Balkan overview |  9/7 Bucharest, Romania  |  9/8 Constanta  |  9/9 Danube  |  9/10 Rousse and Arbanassy, Bulgaria  |  9/11 Danube  |  9/12 Veliko Gradiste and Belgrade  |  9/13 Novi Sad  |  9/14 Vukovar, Osijek  |  9/15 Budapest  |  9/16 Budapest  |  9/17 Bratislava, Slovakia  |  9/18 Prague  |  9/19 Prague  |  9/20 Terezin 
Click at left to hear a Bulgarian Gaida, an instrument like the bagpipe, in a song called Spring Horo played by Peicho Peev
9/9/08 Tuesday, boating on the Danau (Danube)

Ceausescu killed many people in the forced labor camps used to build the canal linking the Black Sea to the Danube. Ceausescu killed anyone (minorities, aristocrats, the religious, intellectuals) that might threaten his rule.

There were “volunteers” who came to build the canal from other prisons and places. We passed Medgidia (a Turkish named town of 55,000 people.) Most of the people here work in the wine industry and the nuclear plant nearby. The first phase of canal building lasted until 1953 (the death of Stalin) and completed the hardest half of the canal. We don't know how many people died because the communists destroyed the records. There were 14 forced labor camps. The work stopped in 1953 when Stalin died, but they needed another excuse, so they accused some of the workers of sabotage and killed them. The 2nd phase of work on the canal started in 1977, Ceausescu had megalomaniac ideas. Romania had a huge earthquake in 1977. The Shah of Iran was in conflict with the British over charges for transport of oil. So Romania got some money from Iran to finance the canal.

In 1970, Romania had the highest living standard in east Europe.
In 1977 the earthquake caused about $5 billion in losses
In 1978 work re-started on the canal
In 1979 the Islamic revolution occurred in Iran, so all cooperation from Iran stopped, but Ceausescu kept going on the canal and bankrupted the country.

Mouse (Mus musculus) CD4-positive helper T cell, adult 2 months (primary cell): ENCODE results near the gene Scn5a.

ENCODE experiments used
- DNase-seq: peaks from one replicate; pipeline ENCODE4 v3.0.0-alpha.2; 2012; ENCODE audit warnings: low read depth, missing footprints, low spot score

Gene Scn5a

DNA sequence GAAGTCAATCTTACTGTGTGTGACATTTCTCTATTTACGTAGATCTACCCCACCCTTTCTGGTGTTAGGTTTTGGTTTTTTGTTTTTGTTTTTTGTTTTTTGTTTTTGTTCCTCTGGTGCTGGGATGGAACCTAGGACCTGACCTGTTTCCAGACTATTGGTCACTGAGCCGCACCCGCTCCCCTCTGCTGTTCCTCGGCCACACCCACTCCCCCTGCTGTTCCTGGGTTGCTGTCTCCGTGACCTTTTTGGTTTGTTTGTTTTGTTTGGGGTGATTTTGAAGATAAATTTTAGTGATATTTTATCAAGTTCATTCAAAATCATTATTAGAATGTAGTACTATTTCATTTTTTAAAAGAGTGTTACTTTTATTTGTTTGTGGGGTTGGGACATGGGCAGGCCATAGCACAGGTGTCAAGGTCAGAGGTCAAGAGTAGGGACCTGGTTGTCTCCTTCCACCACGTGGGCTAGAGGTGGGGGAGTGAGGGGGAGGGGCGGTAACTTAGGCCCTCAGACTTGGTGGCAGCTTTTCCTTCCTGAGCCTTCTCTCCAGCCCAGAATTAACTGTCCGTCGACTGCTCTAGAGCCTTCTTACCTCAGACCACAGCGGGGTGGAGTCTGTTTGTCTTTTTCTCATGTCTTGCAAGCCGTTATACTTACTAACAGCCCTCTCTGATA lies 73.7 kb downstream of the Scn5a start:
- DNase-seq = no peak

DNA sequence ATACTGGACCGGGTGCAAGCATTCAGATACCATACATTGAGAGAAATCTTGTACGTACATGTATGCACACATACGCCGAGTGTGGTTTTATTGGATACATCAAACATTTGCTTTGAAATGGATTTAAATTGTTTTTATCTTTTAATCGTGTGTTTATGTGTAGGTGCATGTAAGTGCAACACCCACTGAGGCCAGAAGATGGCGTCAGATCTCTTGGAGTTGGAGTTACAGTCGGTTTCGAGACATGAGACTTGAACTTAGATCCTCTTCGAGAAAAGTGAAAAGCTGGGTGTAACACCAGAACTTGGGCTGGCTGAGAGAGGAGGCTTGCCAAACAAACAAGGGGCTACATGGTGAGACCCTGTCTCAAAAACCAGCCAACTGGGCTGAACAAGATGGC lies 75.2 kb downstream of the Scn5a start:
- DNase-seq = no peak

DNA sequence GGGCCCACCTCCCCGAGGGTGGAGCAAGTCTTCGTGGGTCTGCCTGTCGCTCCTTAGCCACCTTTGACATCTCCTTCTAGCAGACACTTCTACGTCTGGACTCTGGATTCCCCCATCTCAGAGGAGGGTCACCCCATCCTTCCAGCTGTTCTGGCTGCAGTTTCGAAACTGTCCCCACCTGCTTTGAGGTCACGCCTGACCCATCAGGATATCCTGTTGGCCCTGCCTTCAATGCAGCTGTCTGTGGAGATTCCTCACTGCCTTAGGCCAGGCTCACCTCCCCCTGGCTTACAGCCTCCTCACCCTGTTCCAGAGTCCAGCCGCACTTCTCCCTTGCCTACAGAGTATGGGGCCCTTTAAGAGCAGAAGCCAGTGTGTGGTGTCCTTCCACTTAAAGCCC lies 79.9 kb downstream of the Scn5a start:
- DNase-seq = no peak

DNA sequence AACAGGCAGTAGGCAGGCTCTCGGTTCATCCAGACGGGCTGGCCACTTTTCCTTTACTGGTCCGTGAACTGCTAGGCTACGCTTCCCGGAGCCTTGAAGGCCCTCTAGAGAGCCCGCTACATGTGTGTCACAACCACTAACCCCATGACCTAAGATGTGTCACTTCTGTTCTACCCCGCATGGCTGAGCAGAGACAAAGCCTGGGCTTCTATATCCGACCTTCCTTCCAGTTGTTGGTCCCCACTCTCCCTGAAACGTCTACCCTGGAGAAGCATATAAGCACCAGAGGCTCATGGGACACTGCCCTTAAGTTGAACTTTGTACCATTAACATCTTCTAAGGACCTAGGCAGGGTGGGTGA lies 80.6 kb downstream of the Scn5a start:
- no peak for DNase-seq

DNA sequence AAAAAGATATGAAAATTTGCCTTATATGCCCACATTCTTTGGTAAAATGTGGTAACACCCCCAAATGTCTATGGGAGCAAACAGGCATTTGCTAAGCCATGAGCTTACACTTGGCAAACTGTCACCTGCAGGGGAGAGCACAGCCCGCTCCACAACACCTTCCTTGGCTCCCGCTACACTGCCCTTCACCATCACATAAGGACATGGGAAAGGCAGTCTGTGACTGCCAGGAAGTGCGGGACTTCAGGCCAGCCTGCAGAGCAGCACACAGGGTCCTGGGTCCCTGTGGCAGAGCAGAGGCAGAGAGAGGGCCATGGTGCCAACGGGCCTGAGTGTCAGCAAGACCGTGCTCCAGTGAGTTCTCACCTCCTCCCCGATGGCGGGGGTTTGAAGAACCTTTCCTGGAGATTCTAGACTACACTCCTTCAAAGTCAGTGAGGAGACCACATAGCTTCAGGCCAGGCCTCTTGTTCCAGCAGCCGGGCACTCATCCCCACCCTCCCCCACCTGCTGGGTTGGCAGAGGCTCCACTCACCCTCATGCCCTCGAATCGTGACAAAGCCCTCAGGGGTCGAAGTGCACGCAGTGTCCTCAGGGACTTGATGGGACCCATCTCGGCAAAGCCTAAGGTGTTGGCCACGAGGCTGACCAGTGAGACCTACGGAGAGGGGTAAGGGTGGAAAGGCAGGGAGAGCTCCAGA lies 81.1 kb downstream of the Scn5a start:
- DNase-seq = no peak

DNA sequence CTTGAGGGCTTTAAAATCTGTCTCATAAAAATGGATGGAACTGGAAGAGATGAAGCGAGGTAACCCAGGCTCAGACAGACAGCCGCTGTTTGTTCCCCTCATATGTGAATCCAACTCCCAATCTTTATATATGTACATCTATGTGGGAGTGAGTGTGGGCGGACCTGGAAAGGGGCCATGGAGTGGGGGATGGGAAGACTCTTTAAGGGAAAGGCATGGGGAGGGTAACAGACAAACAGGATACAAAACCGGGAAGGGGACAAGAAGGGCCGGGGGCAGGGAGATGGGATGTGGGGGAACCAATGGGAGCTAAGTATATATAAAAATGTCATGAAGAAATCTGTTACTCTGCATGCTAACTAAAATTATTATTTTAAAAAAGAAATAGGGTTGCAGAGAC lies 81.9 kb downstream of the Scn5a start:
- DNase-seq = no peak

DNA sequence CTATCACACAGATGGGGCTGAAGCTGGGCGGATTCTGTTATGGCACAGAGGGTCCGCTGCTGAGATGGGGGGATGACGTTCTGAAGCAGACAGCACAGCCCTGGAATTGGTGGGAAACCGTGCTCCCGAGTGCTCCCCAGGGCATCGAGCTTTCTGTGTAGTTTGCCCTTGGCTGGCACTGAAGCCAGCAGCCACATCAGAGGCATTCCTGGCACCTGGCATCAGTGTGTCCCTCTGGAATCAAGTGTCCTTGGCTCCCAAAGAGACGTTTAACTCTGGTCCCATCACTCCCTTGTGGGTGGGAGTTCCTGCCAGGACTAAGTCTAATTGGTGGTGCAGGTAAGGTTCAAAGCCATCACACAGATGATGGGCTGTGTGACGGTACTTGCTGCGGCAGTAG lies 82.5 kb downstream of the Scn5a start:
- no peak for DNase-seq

By 1983, the living standard had fallen to the worst in Eastern Europe.
Ceausescu conscripted student “volunteers” to help. The canal was finished and inaugurated in 1984.

St. Cyril invented the Cyrillic alphabet to teach the bible to the peoples of this area around 860 AD. The Bible was finally translated in 865. Christianity was adopted in Hungary in 1000. It was adopted in Romania in 1865 (after the Ottoman empire failed.)

Our Captain on the boat is Pavel Boskovich.

Bulgaria was settled in the 7th century. Its capitol is Sofia, with 1.5 million people. They are primarily Slavs, mixed in with Bulghurs, and use the Cyrillic alphabet. The Russians helped them revolt against the Ottoman empire, which they were under for 500 years. In the 1940s they took the side of Germany because Germany promised to help them against the Macedonians. But they and the Danish were the only Axis controlled countries in WW II to save their Jewish population. As a result, Hitler murdered the Bulgarian king.

Black Sea port of Constanta, Romania:
P1000353.JPG P1000354.JPG
Black Sea port of Constanta, Romania:
P1000361.JPG P1000362.JPG
leaving the mouth of the port at Constanta
oddly shaped pyramid structures to strengthen the sea walls at Constanta
P1000366.JPG P1000369.JPG
near Constanta, Romania: safety drill on the SS River Adagio
Romania: sheep and goats along the Danube
Romania: swans along the Danube
along the Danube, Romania:
horse-drawn cart along the Danube, Romania:
previous day
9/8 Constanta
next day
9/10 Rousse, Bulgaria and Arbanassi monastery
Balkans Overview Martha's home page